Purpose: To compare the effects of unilateral flywheel training (FT), using a rotational conical pulley, including multidirectional movements with either preplanned or random unanticipated/unexpected executions on functional performance in football players. Methods: A total of 32 young male football players were randomly assigned to an FT program including preplanned unilateral multidirectional movements (PTG, n = 11), an FT executing the same unilateral movements through random (ie, right or left leg) unanticipated (ie, verbal or visual cue) or unexpected (ie, moment where the cue was provided) situations (UTG, n = 11), or a control group (n = 10) that followed their football training routine. FT consisted of 1 set × 5–12 repetitions of 4 exercises performed once a week for 10 weeks. Intermittent endurance performance, repeated unilateral and bilateral jumping ability, change-of-direction (COD) ability, linear sprint velocity, preplanned repeated-sprint ability (RSA), and uncertainty RSA (RSA-RANDOM) were assessed preintervention and postintervention. Results: Significant improvements were found in RSA-RANDOM performance (P < .05, effect size [ES] range: UTG [1.83–2.16], PTG [0.69–0.73]) and COD (P < .05, ES: UTG = 1.34, PTG = 0.98]) in both training groups. Furthermore, significant improvements were also found in intermittent endurance performance (P = .016, ES = 0.37) and sprinting (P = .006, ES = 0.45) in UTG. No changes in any variable were found in the control group. No significant between-groups differences (P > .05) were reported between UTG and PTG, while differences were observed to the control group in unilateral jumping ability, COD, and RSA-RANDOM for UTG, and in RSA-RANDOM for PTG. Conclusions: A 10-week unilateral FT improved RSA-RANDOM and COD ability in youth football players, so both preplanned and unexpected situations should be included on strength training.

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Repeated-Sprint Training With Blood-Flow Restriction Improves Repeated-Sprint Ability Similarly to Unrestricted Training at Reduced External Loads

James R. Mckee, Olivier Girard, Jeremiah J. Peiffer, Daniel J. Hiscock, Kristen De Marco, and Brendan R. Scott

Purpose: This study examined performance and physiological adaptations following 3 weeks of repeated-sprint training (RST) with blood-flow restriction (BFR) or without (non-BFR). Methods: Twenty-six semiprofessional and amateur adult male team-sport players were assessed for repeated-sprint ability, anaerobic capacity, leg lean mass, neuromuscular function, and maximal aerobic capacity before and after RST. Participants completed 9 cycling RST sessions (3 sets of 5–7 × 5-s sprints, 25-s passive recovery, 3-min rest) over a 3-week period with BFR or non-BFR. Results: During RST sessions, the BFR group demonstrated lower mean power output compared with non-BFR (−14.5%; g = 1.48; P = .001). Significant improvements (P < .05) in mean and peak power output during repeated-sprint ability (+4.1%; g = 0.42, and + 2.2%; g = 0.25, respectively) and anaerobic capacity (+4.8%; g = 0.47, and + 4.7%; g = 0.32, respectively) tests, leg lean mass (+2.0%; g = 0.16), and peak aerobic power (+3.3%; g = 0.25) were observed from pretesting to posttesting without any between-groups differences. No significant changes (P > .05) were observed for maximal isometric voluntary contraction and maximal aerobic capacity. Peak rate of force development decreased (P = .003) in both groups following RST (−14.6%; g = 0.65), without any between-groups differences. Conclusions: Repeated-sprint ability, anaerobic capacity, leg lean mass, and peak aerobic power improved following 3 weeks of RST; however, the addition of BFR did not further enhance adaptations. Interestingly, comparable improvements were achieved between groups despite lower external loads experienced during RST sessions with BFR.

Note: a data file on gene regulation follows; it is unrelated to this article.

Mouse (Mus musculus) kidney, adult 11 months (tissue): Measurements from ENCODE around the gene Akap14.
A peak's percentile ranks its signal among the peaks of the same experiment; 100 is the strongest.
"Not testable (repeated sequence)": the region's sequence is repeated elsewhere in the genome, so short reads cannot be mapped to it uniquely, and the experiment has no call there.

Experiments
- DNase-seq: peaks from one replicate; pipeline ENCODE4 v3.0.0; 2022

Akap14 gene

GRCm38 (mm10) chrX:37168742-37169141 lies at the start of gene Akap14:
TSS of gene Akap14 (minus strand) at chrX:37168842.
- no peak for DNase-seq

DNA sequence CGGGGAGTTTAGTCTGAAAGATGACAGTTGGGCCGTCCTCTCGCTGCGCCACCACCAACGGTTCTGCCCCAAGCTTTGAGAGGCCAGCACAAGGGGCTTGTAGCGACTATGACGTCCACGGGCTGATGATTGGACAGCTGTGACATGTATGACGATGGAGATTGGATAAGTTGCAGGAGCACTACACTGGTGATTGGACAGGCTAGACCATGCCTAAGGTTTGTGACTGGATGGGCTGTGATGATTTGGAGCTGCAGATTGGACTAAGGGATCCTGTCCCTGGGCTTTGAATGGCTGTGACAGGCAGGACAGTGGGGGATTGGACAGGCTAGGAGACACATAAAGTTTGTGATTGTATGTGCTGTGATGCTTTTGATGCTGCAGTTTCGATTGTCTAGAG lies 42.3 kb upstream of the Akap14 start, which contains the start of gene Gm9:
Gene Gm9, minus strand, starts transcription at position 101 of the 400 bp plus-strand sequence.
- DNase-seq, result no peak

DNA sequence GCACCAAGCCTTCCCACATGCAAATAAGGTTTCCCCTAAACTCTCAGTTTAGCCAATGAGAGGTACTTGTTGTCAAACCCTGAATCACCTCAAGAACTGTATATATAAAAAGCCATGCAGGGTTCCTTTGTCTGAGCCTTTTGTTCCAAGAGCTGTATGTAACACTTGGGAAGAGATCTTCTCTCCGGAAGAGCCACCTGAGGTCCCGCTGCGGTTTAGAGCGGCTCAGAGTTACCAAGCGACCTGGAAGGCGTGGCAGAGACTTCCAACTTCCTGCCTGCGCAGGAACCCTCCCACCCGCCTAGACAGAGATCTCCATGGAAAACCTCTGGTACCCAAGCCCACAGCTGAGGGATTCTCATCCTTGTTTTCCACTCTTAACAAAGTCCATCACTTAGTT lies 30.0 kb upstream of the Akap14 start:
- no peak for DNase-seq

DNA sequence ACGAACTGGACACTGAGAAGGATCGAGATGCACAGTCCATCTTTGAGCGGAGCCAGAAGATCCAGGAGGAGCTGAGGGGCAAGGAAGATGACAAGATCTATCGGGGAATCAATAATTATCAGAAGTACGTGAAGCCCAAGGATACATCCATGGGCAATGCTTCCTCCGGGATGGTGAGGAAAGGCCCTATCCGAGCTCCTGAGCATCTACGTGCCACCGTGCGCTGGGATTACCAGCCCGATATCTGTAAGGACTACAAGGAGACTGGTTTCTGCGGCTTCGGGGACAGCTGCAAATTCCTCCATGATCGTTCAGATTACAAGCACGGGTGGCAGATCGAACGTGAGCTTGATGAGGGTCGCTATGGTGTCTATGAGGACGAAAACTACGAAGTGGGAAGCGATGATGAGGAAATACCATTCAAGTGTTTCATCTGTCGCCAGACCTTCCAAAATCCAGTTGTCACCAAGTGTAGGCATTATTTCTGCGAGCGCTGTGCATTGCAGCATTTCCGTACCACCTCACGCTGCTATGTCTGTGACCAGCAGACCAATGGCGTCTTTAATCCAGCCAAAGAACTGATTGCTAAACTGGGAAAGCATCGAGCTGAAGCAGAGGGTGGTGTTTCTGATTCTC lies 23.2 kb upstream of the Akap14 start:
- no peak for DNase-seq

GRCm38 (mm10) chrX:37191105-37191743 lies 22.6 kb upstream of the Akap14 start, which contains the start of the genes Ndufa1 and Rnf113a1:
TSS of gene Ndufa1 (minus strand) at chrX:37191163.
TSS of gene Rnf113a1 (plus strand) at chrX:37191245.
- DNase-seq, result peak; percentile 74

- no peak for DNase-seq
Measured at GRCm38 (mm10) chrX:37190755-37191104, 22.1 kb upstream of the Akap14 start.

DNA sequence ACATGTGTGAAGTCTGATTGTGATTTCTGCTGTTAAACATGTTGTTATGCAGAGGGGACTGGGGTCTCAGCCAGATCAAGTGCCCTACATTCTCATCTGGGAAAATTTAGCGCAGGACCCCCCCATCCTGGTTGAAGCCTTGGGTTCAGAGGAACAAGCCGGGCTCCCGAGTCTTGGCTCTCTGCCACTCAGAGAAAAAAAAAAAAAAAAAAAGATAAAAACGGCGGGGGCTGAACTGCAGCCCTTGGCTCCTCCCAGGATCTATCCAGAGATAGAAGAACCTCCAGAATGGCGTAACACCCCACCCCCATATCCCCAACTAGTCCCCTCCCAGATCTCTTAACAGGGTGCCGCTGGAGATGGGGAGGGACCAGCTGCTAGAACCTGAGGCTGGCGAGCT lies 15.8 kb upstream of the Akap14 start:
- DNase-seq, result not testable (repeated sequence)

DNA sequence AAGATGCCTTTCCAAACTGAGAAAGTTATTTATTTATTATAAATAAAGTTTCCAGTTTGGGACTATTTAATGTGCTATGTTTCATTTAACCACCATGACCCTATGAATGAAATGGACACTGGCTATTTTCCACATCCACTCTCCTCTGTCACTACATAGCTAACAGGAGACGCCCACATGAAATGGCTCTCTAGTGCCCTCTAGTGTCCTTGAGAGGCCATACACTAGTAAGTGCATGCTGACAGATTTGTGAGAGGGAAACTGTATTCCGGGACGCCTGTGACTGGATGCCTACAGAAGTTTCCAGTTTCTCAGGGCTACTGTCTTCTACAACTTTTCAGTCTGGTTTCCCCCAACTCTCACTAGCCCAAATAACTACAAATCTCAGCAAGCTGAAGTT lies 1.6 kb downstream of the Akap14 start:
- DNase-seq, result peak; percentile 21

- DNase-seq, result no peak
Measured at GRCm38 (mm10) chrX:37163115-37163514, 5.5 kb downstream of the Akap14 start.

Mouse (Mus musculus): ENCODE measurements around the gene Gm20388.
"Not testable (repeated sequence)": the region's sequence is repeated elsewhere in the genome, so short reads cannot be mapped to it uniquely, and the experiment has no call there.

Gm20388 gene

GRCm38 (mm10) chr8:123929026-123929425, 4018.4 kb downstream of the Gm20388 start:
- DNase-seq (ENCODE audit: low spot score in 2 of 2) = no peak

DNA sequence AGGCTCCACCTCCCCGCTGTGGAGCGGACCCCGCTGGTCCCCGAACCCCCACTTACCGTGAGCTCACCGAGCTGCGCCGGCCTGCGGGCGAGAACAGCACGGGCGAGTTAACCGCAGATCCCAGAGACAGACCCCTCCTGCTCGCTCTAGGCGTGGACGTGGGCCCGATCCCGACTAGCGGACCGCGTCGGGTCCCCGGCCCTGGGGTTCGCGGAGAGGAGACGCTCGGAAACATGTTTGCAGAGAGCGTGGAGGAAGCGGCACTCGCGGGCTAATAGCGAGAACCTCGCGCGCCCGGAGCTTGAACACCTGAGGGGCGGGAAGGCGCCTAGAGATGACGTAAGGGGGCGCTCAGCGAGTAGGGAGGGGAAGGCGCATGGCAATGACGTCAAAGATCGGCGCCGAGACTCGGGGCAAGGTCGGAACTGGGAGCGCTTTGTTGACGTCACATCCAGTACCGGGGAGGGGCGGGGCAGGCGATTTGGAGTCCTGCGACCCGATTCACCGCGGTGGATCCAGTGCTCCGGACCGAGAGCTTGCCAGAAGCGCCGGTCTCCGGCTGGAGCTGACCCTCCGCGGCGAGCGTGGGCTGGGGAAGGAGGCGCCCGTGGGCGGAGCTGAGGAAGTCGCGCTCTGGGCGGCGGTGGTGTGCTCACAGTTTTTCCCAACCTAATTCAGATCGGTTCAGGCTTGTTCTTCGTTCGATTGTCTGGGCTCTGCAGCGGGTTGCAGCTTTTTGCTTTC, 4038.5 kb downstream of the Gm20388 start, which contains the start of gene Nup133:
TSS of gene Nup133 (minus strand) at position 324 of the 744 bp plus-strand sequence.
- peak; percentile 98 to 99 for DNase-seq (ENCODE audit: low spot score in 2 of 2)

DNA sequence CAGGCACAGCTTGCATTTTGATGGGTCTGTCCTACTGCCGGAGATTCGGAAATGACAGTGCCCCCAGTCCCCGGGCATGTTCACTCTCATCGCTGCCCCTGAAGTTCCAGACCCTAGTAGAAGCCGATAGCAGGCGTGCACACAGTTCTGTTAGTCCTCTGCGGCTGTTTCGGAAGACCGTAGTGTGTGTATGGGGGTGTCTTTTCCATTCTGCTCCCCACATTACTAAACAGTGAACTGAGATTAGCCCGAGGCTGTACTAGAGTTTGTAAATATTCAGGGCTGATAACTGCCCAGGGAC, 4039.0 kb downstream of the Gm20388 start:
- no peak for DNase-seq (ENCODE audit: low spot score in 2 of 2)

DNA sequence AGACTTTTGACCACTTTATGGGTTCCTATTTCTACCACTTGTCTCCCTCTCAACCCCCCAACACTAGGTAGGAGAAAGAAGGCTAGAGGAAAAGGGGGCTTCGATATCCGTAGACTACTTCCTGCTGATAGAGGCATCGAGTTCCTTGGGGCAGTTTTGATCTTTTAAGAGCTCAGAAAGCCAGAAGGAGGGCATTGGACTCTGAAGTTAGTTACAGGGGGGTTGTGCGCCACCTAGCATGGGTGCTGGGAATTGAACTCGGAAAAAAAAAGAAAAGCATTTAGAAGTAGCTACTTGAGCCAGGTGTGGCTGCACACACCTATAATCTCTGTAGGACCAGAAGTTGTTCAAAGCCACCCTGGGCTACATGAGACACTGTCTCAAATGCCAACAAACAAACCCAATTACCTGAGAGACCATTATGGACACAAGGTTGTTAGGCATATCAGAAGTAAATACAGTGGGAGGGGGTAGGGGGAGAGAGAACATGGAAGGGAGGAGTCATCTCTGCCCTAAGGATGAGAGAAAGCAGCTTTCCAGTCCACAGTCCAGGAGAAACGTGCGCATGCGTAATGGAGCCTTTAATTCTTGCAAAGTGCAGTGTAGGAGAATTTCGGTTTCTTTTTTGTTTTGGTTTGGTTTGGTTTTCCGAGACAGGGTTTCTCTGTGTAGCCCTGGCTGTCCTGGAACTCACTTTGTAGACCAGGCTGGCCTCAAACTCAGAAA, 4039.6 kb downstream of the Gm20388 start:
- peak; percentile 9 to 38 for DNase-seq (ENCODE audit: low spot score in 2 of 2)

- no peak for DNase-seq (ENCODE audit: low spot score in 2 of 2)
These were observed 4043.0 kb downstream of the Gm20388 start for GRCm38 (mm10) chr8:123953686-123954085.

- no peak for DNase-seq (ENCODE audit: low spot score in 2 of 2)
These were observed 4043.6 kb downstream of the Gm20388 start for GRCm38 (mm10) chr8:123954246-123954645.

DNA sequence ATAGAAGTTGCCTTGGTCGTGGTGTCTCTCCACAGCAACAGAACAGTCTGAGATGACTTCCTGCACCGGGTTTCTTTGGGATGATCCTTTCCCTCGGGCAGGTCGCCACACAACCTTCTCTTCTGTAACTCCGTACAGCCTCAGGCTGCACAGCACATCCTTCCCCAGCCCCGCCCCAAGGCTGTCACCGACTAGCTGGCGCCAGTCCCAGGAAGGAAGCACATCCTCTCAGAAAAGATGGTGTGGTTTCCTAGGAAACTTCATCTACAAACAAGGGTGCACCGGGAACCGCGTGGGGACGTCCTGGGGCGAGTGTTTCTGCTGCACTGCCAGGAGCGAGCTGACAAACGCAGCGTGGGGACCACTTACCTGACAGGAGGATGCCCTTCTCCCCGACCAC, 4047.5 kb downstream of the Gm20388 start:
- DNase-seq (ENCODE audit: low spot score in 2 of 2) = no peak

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Kinetic Analysis, Potentiation, and Fatigue During Vertical and Horizontal Plyometric Training: An In-Depth Investigation Into Session Volume

Casey M. Watkins, Nicholas D. Gill, Michael R. McGuigan, Ed Maunder, Alyssa-Joy Spence, Paul Downes, Jono Neville, and Adam G. Storey

Despite previous support for plyometric training, optimal dosing strategies remain unclear. Purpose: To investigate vertical and horizontal jump kinetic performance following a low-volume plyometric stimulus with progressively increased session jump volume. Methods: Sixteen academy rugby players (20.0 [2.0] y; 103.0 [17.6] kg; 184.3 [5.5] cm) volunteered for this study. Vertical and horizontal jump sessions were conducted 1 week apart and consisted of a 40-jump low-volume plyometric stimulus using 4 exercises, after which volume was progressively increased to 200 jumps, using countermovement jump (CMJ) for vertical sessions and horizontal broad jump (HBJ) for horizontal sessions. Jump performance was assessed via force-plate analysis at baseline (PRE-0), following the low-volume plyometric stimulus (P-40), and every subsequent 10 jumps until the end of the session (P-50, P-60, P-70, ... P-200). Results: The low-volume stimulus was effective in potentiating HBJ (2% to 5%) but not CMJ (0% to −7%) performance (P < .001). The HBJ performance enhancements were maintained throughout the entire high-volume session, while CMJ realized small but significant decrements (−5% to −7%) in jump height P-50 to P-80 before recovering to presession values. Moreover, increases in eccentric impulse (5% to 24%; P < .001) in both sessions were associated with decreased or maintained concentric impulse, indicating a breakdown in performance-augmenting mechanisms and less effective power transfer concentrically after moderate volumes. Conclusion: Practitioners should consider kinetic differences between HBJ and CMJ with increasing volume to better inform and understand session dosing strategies.